The Confederation of British Industry is calling for an “open” UK immigration system for EU citizens post-Brexit. However, even if these calls are heeded in large part, the UK will surely be a less-attractive option for EU citizens than moving to other countries in the bloc in which their future is far more certain.

And an 11th-hour deal would not change the message which the UK is sending to the world through Brexit, by turning its back on being part of a huge free-trade bloc that is doing big deals with countries further afield.

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It is difficult to escape the impression of Brexiters as Little Englanders harking back to days of Empire which were probably never like what they imagine in any case. In an increasingly globalised world with huge opportunities as well as challenges, these people seem determined to turn inwards, believing everything will be okay because Britain is so Great.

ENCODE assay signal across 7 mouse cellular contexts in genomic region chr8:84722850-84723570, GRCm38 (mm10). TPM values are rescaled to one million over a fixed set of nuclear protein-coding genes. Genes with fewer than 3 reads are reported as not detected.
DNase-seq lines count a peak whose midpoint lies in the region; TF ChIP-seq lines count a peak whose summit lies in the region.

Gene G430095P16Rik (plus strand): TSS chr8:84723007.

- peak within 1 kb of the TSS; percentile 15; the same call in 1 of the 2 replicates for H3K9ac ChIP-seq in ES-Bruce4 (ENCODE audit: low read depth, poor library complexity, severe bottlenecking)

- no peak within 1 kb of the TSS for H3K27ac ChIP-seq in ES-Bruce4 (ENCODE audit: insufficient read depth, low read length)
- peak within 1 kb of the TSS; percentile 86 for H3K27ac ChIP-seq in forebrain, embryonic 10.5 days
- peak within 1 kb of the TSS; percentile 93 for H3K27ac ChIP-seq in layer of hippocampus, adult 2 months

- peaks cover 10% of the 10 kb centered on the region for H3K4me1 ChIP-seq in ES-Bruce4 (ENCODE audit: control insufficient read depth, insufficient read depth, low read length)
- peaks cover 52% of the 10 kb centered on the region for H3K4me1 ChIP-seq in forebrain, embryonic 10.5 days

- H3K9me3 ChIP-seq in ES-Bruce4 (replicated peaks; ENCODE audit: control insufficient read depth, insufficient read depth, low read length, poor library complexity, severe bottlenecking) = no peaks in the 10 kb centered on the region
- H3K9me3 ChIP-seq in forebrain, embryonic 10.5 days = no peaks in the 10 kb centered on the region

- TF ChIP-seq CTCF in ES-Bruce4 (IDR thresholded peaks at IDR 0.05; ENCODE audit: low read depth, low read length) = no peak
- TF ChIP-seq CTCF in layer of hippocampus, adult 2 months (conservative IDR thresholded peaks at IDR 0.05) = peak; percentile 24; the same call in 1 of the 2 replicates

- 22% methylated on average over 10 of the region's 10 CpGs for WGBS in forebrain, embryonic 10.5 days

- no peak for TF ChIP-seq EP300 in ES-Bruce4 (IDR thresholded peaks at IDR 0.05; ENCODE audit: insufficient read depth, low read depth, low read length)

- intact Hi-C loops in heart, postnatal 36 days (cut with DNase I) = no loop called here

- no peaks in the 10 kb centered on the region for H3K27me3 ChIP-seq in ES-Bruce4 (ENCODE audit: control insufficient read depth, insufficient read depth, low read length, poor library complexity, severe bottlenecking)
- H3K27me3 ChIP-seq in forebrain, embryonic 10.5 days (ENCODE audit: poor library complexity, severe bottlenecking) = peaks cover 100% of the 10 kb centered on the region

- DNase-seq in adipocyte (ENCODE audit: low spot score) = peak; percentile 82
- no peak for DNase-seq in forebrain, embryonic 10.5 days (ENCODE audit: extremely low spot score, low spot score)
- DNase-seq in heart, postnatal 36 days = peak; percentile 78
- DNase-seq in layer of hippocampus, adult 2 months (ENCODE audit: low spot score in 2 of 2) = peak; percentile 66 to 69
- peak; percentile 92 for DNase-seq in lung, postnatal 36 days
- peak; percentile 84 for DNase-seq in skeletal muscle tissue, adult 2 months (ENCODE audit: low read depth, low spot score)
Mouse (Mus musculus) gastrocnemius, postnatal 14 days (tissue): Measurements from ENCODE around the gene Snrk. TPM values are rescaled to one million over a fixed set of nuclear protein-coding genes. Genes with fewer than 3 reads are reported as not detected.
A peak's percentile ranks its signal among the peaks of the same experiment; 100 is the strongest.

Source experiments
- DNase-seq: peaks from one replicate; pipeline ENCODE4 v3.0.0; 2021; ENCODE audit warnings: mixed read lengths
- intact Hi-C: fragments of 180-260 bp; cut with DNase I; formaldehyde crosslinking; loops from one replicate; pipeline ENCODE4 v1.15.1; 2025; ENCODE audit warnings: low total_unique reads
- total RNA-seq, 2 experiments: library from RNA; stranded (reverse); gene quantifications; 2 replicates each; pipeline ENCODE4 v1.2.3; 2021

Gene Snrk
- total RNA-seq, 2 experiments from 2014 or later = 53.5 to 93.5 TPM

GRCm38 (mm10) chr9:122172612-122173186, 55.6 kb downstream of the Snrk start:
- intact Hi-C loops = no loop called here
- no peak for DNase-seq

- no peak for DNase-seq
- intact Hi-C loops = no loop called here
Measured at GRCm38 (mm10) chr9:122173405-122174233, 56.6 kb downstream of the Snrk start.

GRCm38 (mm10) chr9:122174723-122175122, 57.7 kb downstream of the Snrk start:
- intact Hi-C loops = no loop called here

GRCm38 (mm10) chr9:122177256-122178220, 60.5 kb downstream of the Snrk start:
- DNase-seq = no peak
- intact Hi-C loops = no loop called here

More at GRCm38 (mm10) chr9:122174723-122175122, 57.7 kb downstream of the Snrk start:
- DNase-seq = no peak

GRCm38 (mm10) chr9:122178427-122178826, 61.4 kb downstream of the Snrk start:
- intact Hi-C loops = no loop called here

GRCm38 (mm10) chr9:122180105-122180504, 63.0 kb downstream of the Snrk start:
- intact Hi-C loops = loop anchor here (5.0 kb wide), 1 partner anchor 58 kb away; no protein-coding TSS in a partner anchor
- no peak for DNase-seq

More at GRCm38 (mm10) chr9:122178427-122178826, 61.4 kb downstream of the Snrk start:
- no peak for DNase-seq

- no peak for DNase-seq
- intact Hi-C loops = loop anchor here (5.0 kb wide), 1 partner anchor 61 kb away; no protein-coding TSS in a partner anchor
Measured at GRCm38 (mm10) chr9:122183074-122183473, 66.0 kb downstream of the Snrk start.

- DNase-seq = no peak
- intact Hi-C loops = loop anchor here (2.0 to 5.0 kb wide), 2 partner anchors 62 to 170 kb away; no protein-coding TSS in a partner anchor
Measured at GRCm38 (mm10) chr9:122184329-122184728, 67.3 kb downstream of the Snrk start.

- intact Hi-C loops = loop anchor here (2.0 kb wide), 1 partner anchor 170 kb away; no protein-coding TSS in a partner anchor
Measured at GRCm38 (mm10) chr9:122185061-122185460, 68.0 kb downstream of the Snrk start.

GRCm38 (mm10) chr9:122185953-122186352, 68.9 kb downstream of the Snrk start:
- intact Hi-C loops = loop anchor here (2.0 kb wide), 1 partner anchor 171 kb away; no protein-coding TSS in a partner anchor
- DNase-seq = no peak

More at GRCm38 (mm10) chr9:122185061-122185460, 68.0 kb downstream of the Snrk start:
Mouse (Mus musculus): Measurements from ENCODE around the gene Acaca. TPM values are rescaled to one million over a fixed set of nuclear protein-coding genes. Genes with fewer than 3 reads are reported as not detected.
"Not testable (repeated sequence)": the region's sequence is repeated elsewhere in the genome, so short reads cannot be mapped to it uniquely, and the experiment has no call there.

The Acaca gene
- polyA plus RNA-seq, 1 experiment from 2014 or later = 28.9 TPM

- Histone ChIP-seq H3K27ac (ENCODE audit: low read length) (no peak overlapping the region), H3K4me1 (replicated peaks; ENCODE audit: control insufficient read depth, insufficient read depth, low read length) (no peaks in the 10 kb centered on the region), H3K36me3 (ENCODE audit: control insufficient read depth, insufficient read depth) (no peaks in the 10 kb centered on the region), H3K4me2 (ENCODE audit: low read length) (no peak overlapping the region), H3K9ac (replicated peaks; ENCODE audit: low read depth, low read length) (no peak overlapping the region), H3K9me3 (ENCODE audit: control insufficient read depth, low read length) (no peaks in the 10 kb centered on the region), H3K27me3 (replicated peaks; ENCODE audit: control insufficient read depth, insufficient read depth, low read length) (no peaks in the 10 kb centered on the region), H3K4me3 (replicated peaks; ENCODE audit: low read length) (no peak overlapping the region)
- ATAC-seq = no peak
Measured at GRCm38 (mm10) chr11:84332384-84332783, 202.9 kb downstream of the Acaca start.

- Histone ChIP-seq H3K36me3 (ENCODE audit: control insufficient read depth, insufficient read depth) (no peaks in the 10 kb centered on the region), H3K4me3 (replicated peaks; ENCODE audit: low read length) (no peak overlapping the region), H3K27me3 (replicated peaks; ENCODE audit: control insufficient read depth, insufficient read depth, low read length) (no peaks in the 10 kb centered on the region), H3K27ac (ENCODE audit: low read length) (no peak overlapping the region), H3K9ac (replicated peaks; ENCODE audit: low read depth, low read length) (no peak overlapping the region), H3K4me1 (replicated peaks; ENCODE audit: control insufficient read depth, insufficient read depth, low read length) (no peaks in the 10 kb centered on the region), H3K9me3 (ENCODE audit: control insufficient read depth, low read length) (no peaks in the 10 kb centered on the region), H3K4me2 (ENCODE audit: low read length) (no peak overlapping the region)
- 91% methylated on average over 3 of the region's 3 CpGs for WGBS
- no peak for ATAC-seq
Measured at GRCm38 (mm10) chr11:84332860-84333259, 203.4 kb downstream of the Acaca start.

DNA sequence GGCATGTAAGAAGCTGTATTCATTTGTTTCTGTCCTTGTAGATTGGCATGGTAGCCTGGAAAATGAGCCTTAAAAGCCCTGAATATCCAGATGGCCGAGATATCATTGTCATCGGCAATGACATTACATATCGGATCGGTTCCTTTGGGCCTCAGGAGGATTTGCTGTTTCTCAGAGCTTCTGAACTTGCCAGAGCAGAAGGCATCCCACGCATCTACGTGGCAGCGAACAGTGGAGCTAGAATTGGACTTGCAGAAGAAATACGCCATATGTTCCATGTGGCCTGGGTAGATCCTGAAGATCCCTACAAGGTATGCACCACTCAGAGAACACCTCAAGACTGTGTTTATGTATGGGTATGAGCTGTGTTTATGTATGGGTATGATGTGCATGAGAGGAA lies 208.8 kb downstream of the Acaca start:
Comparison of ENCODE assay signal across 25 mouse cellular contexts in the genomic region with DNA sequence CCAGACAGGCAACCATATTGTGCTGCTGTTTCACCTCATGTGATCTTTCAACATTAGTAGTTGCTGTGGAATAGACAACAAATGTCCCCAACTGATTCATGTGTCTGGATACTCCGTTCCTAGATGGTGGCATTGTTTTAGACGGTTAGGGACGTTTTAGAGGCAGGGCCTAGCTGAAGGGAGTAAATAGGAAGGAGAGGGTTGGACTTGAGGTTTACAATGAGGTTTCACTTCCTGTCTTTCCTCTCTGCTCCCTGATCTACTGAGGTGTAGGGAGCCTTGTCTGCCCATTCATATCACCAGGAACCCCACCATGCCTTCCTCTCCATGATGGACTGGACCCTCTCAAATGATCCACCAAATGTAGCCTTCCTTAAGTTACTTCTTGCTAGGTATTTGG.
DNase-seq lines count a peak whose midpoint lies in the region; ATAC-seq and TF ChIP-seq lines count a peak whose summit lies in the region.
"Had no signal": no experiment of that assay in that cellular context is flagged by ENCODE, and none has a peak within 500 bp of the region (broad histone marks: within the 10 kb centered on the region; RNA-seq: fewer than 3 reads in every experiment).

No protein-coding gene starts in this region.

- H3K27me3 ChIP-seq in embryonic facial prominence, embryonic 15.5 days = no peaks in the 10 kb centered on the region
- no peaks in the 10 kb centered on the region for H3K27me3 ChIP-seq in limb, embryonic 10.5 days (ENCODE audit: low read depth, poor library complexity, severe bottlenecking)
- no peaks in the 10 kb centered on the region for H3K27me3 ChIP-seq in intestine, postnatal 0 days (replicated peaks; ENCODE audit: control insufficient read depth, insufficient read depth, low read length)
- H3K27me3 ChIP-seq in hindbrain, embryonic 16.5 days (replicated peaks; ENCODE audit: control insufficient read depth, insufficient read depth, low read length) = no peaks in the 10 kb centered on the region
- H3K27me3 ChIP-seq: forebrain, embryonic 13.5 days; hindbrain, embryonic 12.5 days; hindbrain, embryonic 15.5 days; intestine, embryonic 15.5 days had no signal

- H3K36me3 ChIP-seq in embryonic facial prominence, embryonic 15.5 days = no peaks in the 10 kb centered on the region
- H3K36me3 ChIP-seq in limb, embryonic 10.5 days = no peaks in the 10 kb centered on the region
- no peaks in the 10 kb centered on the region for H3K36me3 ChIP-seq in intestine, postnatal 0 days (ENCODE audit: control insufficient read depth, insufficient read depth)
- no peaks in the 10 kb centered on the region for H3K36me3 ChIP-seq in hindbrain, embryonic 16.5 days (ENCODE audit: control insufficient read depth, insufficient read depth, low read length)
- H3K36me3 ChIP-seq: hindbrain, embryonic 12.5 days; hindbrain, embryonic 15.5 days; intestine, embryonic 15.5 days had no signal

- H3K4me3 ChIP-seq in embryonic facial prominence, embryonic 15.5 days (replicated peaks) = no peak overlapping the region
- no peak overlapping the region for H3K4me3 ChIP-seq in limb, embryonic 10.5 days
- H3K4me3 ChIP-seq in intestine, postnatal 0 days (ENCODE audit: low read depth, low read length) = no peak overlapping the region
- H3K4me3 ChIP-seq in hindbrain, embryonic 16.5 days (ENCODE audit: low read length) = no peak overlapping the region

The loss of single-market membership, whatever inferior alternative is chosen, will also inevitably damage UK exports, to countries in the EU and further afield. There is no sign of progress on the wonderful free-trade deals the Brexiters envisaged, in spite of the colossal air miles racked up by senior members of the UK Government on global glad-handing missions.

Yes, we should worry about the dangers of a no-deal Brexit and hope the UK pulls itself back from the cliff-edge. But we should be clear that the UK is taking a major backward step in pursuing Brexit at all, in any form.